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New employment law: One dismissal route depending on the reason for dismissal

Publication date: 23 April 2015
There will be major changes to employment law in the Netherlands as from 1 July 2015. Russell Advocaten will inform you of these changes by a series of newsletters. This time: One dismissal route depending on the reason for dismissal.

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Dismissal for economic reasons or long-term incapacity for work

UWV or dismissal review committee

For dismissal for economic reasons or long-term incapacity for work, the employer will need permission from the UWV. In the event the applicable collective bargaining agreement (CAO) includes a redundancy committee, the employer will need permission from this committee for a termination on grounds of economic reasons (instead of a permit from the UWV).

Redundancy criteria in case of dismissal for economic reasons

The principle of proportionality will still apply when it comes to designate employees for dismissal for economic reasons. In brief, within a certain category of exchangeable positions, employees with the shortest length of service will have to be dismissed per age group. However, in the future the employer will get the possibility to keep employees out of the proportionality system whose performance is above average or whose potential is above average. There will be a Ministerial regulation on grounds of which, under certain conditions, the employer can deviate from proportionality up to a maximum of 10% of the employees that would be eligible for dismissal based on the principle of proportionality. The application of this regulation will have to be agreed upon in a collective bargaining agreement. If a redundancy committee will be established by CAO, said CAO can entirely deviate from the principle of proportionality.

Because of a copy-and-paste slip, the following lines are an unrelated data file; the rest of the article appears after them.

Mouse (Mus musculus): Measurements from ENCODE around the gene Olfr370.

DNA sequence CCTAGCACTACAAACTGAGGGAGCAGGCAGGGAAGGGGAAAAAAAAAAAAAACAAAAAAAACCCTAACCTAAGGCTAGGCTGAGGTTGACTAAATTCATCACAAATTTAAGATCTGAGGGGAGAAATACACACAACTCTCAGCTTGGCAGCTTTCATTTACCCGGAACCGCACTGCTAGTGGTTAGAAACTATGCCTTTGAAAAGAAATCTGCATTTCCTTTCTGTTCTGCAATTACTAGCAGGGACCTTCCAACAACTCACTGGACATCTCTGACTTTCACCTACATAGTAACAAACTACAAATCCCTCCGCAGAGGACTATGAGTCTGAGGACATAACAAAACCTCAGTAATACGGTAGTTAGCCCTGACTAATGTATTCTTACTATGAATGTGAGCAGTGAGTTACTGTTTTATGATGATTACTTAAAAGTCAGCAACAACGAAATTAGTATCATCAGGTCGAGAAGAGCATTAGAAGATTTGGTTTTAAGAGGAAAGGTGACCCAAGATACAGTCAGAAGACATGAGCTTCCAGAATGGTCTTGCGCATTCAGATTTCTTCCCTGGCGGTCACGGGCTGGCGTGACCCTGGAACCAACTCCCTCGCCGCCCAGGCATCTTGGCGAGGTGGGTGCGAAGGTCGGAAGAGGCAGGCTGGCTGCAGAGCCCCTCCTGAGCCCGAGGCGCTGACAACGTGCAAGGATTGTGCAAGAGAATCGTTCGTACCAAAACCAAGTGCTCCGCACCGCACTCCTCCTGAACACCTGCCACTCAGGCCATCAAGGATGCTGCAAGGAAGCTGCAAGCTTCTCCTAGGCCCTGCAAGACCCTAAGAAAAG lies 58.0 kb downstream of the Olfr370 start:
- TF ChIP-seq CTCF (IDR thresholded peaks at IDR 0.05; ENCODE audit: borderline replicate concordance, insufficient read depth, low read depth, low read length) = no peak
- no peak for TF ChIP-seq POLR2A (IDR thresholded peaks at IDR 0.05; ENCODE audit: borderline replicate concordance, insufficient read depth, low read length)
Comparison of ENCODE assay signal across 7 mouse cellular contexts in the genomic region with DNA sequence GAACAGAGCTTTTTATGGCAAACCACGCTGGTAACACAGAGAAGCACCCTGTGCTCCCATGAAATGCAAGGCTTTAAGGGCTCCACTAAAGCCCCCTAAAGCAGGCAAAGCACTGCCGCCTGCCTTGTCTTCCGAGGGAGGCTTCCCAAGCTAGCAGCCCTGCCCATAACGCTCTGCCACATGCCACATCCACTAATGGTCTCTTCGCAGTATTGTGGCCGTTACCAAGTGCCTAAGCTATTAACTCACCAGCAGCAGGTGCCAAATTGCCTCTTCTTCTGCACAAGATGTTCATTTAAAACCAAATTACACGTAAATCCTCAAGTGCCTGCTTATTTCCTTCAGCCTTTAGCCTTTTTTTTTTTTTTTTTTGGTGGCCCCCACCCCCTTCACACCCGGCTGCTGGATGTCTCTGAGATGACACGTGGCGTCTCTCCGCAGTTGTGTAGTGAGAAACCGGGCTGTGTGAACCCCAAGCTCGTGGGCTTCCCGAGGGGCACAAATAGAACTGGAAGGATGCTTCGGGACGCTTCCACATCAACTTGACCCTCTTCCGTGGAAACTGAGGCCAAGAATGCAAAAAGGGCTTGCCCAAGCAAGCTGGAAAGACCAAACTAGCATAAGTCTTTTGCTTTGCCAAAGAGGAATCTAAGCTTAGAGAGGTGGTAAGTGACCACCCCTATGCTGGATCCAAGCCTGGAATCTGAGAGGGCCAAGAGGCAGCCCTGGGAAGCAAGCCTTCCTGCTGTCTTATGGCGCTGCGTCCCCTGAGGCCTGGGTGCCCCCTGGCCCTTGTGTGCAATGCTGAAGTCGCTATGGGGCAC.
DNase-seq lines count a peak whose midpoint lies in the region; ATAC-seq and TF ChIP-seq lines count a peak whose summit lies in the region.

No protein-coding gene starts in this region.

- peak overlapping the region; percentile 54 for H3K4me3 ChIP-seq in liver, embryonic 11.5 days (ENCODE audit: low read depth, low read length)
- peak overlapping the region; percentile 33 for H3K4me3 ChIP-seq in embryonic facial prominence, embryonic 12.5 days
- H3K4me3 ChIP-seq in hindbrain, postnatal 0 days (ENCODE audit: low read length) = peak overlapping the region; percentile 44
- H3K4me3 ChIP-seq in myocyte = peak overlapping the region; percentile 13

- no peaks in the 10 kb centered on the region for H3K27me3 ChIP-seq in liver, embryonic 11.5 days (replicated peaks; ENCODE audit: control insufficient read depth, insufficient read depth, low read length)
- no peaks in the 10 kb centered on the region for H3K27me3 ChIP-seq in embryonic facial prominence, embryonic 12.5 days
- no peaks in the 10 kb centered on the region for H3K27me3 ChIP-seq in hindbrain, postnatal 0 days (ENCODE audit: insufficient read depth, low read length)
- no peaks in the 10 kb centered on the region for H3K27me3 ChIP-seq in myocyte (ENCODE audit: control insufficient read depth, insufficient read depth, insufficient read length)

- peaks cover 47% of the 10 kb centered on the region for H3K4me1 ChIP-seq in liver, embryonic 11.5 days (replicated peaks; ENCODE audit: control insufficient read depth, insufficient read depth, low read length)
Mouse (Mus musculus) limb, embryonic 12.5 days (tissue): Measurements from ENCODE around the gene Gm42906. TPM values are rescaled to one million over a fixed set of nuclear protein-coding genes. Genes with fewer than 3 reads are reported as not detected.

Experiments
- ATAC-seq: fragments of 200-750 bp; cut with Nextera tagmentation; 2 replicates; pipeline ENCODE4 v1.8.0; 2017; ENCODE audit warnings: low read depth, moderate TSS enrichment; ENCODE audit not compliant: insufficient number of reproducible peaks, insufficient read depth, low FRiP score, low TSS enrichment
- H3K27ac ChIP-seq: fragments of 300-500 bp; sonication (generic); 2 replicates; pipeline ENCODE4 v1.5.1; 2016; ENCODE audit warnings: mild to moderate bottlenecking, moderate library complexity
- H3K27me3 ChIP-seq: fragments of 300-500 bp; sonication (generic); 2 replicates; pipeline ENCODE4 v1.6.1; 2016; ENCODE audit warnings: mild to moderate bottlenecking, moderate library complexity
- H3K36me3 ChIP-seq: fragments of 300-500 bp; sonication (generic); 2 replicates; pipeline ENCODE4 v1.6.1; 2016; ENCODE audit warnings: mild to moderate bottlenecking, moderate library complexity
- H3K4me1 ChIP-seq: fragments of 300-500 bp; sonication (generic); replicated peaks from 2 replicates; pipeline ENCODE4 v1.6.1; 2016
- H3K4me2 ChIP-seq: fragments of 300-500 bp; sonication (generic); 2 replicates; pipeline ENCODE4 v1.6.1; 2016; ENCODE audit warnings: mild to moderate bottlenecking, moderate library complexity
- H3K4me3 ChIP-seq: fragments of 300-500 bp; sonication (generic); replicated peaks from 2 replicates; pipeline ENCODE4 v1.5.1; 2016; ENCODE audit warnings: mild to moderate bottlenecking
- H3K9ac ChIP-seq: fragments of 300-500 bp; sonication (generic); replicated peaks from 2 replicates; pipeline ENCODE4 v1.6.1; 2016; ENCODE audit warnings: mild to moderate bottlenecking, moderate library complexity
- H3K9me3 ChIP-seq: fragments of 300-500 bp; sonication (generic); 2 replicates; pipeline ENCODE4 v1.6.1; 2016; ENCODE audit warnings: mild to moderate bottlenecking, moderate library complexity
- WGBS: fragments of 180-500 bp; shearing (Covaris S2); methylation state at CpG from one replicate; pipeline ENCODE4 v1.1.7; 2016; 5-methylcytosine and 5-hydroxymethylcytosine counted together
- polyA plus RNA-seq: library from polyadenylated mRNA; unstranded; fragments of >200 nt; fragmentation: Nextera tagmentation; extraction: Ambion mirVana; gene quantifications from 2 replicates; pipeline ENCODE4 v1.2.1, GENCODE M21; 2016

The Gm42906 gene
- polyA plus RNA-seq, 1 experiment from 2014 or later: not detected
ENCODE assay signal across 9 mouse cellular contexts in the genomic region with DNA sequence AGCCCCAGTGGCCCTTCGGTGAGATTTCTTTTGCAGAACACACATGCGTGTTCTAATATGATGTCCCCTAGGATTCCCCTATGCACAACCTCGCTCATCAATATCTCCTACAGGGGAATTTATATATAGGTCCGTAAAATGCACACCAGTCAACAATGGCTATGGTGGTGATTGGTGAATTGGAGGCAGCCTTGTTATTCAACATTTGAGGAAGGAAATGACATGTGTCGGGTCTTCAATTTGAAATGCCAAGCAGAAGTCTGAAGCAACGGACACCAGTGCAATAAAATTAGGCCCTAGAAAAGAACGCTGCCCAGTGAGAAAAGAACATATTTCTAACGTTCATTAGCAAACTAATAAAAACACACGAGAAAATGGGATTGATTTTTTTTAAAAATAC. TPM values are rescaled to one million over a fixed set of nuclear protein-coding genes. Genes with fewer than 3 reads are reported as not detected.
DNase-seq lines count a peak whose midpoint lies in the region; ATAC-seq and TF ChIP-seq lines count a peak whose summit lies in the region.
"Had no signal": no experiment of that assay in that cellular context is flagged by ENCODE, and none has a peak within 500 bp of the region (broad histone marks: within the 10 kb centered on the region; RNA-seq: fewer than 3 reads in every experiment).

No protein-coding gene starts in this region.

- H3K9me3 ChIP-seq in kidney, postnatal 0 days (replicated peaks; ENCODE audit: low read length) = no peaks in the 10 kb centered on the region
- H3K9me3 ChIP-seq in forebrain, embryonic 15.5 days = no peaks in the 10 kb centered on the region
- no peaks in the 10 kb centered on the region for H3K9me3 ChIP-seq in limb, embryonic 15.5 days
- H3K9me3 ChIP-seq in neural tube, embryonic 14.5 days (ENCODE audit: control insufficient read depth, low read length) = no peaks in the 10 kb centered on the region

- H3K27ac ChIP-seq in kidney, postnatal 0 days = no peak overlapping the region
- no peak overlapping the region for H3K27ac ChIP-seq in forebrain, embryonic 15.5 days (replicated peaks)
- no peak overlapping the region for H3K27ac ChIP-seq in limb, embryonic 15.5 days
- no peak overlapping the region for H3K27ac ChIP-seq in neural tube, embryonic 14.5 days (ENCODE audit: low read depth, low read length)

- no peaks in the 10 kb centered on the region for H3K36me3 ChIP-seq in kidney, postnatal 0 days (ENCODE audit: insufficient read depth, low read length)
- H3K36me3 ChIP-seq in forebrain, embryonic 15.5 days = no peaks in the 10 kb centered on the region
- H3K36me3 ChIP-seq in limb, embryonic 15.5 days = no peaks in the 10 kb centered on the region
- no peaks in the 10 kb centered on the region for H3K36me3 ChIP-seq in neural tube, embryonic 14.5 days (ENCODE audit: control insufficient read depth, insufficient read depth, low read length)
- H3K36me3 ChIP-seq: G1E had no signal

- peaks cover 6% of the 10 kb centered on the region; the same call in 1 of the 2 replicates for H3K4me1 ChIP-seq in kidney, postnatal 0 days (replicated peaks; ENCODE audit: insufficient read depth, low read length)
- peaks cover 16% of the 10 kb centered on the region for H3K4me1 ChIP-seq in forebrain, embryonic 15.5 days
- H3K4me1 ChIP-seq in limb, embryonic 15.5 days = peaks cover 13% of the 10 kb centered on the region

Termination within four weeks after permission

After having received permission to terminate the employment, the employer will have to terminate the employment contract within four weeks. If the employment contract is not terminated within four weeks, the permission will be invalid and must be requested once more.

Employee’s protest against granting permission

If the employee does not agree with the permission and the subsequent termination of employment, he or she can request the subdistrict court to reinstate the employment contract and to grant him or her a fair compensation (see Severance pay). The subdistrict court shall assess the request against the same criteria as the UWV or the redundancy committee.

Employer’s protest against refusal to grant permission

If the UWV or the redundancy committee does not grant permission to terminate the employment, the employer will not be able to lawfully terminate the employment. In that event, the employer may request the subdistrict court to terminate the employment. The subdistrict court shall assess the request against the same criteria as the UWV or the redundancy committee.

Dismissal for personal reasons or on grounds of a disturbed working relationship

Employment contracts set aside in courts

Dismissal for personal reasons (in contrast to long-term incapacity for work) or on grounds of a disturbed working relationship is only possible by submitting a request to the competent subdistrict court to set aside the employment contract.

Appeal and cassation

In contrast to the current situation, it will be possible to appeal or to appeal in cassation to all decisions of the subdistrict court, thus also to rejected or allowed requests for dismissal.

Action

  • Make sure you have checked which body you have to address before you start dismissal proceedings.
  • Take into account longer dismissal proceedings.
  • Make sure to maintain an adequate personnel file.

More information

Would you like to know more about the new employment laws? Or do you have any other questions regarding the right way to hire and dismiss personnel? Please contact:
Jan Dop, LL.M. (jan.dop@russell.nl).

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